There's an often forgotten way to boost employee motivation, productivity and performance, and it won't cost your organization a dime. What is this management practice? Better communication between managers and employees.
Communication is a powerful and often-underutilized workplace tool. As I wrote in previous posts, it's key to building manager-employee trust and coaching for performance. Effective communication also increases employees' engagement with their jobs and the business. After all, an engaged and happy employee is more productive and performs better than one who is not.
A new study reinforces the importance of communication and suggests that performance may be taking a hit because not enough information is being shared - or sought - by managers. The consulting firm European Leaders surveyed 2,000 workers in June and found that 64% would work more efficiently if they were better motivated. Moreover, they also say that their overall performance would improve if senior management communicated more effectively.
Another set of answers revealed signs of no or poor communication. European Leaders found that 68% of respondents failed to understand their company's vision. Only 18 percent described their employer as a "good" company. It's not hard to see why these employees don't feel motivated. A number of studies have shown that motivation impacts performance and productivity
In addition, a large percentage of these workers believe strong management is key to maintaining motivation in the workplace. Managers, they say, must communicate passion and enthusiasm for the job - and challenge employees. The best managers, the respondents said, know how to motivate the workplace and make jobs more engaging. In short, they're great communicators.
"A seemingly negligible investment can get teams much closer to their full potential performance, resulting in a happier workforce and significant financial benefits,” says Ashley Ward, director of European Leaders. Managers, however, shouldn't only be talking. Effective communication also includes listening, observing and asking appropriate questions.
More than a third of respondents to the European Leaders survey said good managers should notice when a worker has talent that's not being put to use. At the same time, only 36% said their talents are being fully utilized on the job. Another 15% claimed they have skills from outside the job that could be put to use in the office - if the manager only asked.
"The fact that people want to be more involved in their work and their company shows they think about their employer’s business and care about how they’re managed," Ward says. Most employees want to perform at a high level and contribute to the greater good of the organization, but many aren't sure how best to do it.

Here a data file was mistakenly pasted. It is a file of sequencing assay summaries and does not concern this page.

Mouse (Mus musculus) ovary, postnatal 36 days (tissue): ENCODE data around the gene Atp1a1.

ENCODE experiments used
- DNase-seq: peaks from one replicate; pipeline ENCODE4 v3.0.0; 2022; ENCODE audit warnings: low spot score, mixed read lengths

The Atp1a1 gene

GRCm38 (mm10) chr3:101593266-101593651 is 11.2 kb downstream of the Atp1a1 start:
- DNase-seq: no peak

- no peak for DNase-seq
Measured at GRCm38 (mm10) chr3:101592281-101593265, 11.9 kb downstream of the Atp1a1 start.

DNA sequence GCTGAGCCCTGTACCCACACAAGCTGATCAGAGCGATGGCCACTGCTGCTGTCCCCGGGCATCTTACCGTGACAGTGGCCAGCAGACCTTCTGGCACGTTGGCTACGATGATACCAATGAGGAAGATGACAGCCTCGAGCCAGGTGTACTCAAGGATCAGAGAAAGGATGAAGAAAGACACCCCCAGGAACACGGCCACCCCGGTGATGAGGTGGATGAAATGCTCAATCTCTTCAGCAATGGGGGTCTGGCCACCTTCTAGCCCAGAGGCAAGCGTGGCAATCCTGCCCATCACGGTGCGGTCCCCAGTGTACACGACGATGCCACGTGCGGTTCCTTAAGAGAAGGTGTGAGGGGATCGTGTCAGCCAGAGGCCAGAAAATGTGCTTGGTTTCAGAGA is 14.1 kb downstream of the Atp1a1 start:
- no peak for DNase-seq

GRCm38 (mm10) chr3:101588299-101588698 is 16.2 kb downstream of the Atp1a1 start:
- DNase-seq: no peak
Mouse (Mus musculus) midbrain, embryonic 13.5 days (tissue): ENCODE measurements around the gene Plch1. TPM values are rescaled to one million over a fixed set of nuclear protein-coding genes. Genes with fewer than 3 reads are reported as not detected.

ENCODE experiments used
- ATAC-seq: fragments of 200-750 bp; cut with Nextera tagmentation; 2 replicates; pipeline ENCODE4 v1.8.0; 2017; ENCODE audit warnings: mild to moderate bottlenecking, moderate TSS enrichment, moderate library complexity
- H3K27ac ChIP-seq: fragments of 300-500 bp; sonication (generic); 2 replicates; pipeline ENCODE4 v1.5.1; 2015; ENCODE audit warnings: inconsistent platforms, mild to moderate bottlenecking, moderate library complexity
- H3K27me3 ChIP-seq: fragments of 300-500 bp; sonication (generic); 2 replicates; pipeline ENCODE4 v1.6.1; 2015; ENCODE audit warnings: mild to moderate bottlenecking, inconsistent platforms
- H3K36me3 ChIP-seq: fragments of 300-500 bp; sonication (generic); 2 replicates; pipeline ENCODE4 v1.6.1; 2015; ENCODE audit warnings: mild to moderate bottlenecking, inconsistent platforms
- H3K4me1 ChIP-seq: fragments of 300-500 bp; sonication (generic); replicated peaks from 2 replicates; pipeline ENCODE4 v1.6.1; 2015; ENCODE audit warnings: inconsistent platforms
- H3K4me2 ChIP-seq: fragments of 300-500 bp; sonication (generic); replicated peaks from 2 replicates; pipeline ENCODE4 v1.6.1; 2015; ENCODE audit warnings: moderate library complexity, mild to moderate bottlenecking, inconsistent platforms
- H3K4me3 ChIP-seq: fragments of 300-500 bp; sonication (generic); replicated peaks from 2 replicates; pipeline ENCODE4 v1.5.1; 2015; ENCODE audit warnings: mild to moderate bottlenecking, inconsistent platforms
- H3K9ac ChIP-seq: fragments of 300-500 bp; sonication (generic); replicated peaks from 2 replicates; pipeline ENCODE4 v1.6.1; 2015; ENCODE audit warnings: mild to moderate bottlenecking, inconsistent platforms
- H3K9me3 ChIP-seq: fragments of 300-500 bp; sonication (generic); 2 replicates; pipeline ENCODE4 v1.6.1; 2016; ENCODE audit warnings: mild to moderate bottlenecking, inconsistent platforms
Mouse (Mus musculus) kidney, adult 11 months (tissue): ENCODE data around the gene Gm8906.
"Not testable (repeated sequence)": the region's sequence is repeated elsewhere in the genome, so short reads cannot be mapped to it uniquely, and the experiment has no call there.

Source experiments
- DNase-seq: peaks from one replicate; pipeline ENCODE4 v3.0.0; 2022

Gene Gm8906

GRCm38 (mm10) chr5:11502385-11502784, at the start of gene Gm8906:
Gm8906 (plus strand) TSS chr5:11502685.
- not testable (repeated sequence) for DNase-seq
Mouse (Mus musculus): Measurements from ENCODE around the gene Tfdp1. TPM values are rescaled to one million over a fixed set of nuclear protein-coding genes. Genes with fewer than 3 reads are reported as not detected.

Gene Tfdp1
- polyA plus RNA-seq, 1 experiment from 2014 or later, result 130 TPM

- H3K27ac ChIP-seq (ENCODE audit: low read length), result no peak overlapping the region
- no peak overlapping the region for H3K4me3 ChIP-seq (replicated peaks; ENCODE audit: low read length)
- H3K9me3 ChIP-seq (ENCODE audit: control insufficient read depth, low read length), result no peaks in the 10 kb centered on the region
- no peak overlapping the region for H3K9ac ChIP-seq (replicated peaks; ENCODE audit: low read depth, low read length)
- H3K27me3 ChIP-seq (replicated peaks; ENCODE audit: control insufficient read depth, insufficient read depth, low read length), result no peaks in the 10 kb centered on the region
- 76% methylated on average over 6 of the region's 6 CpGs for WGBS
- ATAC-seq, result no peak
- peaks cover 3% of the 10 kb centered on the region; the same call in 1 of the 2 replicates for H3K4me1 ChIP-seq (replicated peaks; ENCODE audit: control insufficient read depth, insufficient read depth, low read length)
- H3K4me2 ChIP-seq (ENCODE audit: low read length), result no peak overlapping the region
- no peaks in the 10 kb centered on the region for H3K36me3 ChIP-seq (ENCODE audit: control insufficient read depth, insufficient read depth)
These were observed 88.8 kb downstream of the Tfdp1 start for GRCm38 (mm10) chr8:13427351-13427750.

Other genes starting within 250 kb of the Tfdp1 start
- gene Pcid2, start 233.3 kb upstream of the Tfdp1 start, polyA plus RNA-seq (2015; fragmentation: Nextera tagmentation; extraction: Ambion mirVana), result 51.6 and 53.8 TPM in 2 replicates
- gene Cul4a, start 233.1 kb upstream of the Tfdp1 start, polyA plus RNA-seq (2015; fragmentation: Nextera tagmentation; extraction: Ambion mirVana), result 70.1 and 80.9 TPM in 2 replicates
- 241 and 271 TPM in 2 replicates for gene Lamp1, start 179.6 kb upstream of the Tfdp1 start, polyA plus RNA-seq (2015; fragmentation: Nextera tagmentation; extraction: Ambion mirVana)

An effective manager will not only ask questions, listen to answers and observe behaviours, but also use that information to help workers achieve their highest potential. At the very least, workers will get a much clearer sense of direction from their boss. Managers who communicate effectively with employees at a personal level also are more likely to discover previously unknown talents. Employees will feel more connected to their employer and, ultimately, more motivated, engaged and productive. It's a big payoff for a minimal investment.
Reference Leadership? What Leadership? Lack of Management Communication Is Holding Back UK Plc, Claims European Leaders
Leslie Allan is Managing Director of Business Performance Pty Ltd; a management consulting firm specializing in people and process capability. He has been assisting organizations improve their capability for over 20 years. Mr. Allan has contributed in various roles as manager, consultant and trainer within the manufacturing and service industries, both for public and private sector organizations.
Mr. Allan is a prolific writer on business issues, with many journal and web articles to his credit. He is also the author of five books on employee capability, training and change management. Mr. Allan currently serves as Divisional Council Member for the Australian Institute of Training and Development and is a member of the Australian Institute of Management, the Graduate Management Association of Australia and the American Society for Quality.
His company, Business Performance Pty Ltd, started life in 2003 and provides business and management consulting services globally. The company delivers coaching and consulting services in a range of business areas, from small business, leadership and management, strategic planning and organizational change to employee development and career coaching. All services are provided by highly experienced consultants specializing in their area of expertise.
From its website, Business Performance Pty Ltd also proudly supplies a wide selection of business and management software products designed to make managing organizations easier and more effective. Products featured include tools, templates and guides in the areas of training and employee development, project management, organizational change, career planning, and web development. All products can be purchased and downloaded easily from anywhere in the world from the Business Performance Pty Ltd website at www.businessperform.com.